Social Interpretation and Autism
One of the things I see my son struggling with is social interpretations. He thinks he means one thing, while everyone else sees his activity as something else.
This morning a lesson came to being when he was caught tormenting the cats with a roll of wrapping paper. He thought he was “just playing”. The cats didn’t agree. So, I devised a lesson to today to help him how things are socially interpreted.
Interpretation is how we understand something we see or hear. Because of varying points of view, interpretation can be very broad and different from person to person.
For this lesson I made four flash cards and asked him what he saw of each one.
First, the top photo. He said someone was punching someone else. I asked him, what the thoughts might be of the two people. What if the person doing the punching really thinks he’s “just playing”. Does the person taking that punch feel the same way? And what if they are both “playing”? Will people who see them think they are playing? Things we see in social settings are at the mercy of interpretation. It’s why we have to be careful of the things we do.
Now take a look at this picture. It looks like someone is crying. Why do people cry? Are they hurt or sad? That’s the automatic thought and usually true. But what if they are crying because they’re happy? What if they just laughed so hard, they couldn’t help but cry? What if they just have allergies and it makes their eyes tear up? It’s hard to judge from just a tear in the eye, but this demonstrates how many ways something as simple as a tear can be interpreted. Of course, the best thing to do is ask why they’re crying, but that isn’t the lesson here.
Next we see a person running. Why do people run? Usually it’s for two reasons; to get away or to get to a place. People are either running from something or to something. Many times it’s both. So why is he running? Is he in trouble, late for class or scared? There are many interpretations that can be made from the sight of someone running down the street. Mind you, I’m not adding anything else to the scene of the person running on purpose. Try to add interpretations only to the act of the person running. How many can you come up with?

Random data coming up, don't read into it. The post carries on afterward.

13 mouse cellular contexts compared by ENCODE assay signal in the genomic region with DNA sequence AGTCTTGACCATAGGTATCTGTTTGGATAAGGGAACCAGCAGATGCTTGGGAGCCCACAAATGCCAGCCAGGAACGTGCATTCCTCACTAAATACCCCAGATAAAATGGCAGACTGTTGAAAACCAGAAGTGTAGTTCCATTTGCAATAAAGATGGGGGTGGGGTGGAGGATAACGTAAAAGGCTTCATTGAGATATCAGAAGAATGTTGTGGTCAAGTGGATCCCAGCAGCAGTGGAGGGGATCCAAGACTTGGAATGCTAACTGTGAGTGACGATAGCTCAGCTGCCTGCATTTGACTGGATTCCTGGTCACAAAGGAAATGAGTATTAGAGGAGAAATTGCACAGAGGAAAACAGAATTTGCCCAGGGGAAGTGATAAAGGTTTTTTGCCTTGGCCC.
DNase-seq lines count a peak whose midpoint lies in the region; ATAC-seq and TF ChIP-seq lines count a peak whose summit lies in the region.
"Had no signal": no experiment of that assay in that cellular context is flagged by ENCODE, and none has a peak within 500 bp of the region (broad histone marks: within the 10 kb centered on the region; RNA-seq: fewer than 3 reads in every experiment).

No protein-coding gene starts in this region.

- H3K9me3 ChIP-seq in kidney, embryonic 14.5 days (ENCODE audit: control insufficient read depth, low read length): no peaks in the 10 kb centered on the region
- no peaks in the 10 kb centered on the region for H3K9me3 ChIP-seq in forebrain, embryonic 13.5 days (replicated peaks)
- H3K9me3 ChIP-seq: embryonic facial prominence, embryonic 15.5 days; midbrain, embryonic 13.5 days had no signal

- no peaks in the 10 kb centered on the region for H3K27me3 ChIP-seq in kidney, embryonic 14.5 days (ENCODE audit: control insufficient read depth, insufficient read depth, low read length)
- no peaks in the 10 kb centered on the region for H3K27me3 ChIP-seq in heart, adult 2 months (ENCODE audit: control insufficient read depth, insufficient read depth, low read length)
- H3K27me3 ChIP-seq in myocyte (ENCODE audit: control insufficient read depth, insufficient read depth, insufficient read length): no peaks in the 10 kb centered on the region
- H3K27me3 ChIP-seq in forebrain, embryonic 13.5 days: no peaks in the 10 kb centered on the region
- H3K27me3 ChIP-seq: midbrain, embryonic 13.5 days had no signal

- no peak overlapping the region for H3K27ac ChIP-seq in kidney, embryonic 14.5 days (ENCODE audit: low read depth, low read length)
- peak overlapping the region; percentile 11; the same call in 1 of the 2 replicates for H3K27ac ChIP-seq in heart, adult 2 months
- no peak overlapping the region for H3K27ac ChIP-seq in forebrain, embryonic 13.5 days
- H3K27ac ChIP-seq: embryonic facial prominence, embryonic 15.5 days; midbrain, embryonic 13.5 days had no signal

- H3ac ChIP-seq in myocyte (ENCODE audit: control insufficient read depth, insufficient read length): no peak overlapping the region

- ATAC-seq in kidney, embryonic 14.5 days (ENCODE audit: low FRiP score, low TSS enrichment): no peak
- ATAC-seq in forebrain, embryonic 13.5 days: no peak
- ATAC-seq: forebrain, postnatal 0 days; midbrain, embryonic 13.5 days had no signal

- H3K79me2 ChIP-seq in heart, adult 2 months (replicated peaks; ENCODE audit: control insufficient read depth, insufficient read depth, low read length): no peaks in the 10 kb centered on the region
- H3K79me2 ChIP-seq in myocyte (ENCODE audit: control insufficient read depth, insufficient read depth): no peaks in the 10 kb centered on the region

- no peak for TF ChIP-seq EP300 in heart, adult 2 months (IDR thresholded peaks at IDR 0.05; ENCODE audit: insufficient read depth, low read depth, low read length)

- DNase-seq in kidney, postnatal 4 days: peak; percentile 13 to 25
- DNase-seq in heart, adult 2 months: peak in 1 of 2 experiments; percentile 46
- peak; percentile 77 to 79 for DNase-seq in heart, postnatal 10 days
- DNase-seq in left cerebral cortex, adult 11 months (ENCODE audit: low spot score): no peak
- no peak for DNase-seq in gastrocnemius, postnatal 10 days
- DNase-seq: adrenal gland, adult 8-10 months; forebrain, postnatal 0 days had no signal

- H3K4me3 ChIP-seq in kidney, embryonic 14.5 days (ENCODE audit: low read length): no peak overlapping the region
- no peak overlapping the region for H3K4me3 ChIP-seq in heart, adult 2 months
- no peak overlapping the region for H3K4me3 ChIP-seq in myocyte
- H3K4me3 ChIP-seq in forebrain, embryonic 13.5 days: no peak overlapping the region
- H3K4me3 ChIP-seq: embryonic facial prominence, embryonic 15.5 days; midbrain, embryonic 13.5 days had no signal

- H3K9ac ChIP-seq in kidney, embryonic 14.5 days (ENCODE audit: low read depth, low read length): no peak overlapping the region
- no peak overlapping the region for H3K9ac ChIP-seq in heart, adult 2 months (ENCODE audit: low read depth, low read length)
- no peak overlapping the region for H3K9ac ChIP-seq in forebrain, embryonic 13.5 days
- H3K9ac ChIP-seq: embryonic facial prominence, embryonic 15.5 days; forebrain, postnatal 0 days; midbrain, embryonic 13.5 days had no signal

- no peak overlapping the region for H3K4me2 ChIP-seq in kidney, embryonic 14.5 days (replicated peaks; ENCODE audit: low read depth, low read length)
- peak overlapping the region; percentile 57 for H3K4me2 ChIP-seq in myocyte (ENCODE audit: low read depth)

Finally we see a person pointing and laughing. The second person is frowning. What are their interpretations? Is the person laughing being cruel? Maybe. Maybe they just thought something was honestly funny. The other person likely doesn’t understand and may accidentally have their feelings hurt as a result. And how many ways can this scene be interpreted by a third person? Finally, can interpretations get us into trouble?
Our discussion was very thought provoking and my son appeared to get a lot out of it. Could your child use some interpretation advice?
0 thoughts on “Social Interpretation and Autism”
Watching TV sitcoms gave me some really wrong ideas as a kid. I thought that the snarky comments made by little kids were how kids were supposed to get a laugh. It never occurred to me to watch the reactions of the recipients of said snarky comments. The laugh track (or studio audience) made it all VERY confusing. Same with someone getting hurt. If people getting hurt is on America’s Funniest Home Videos… then why is it not ok to laugh when someone in real life does something stupid like that and gets hurt?
I think you struggle with this in your drawing. The way you draw hands with lines floating around them gives an unfortunate impression.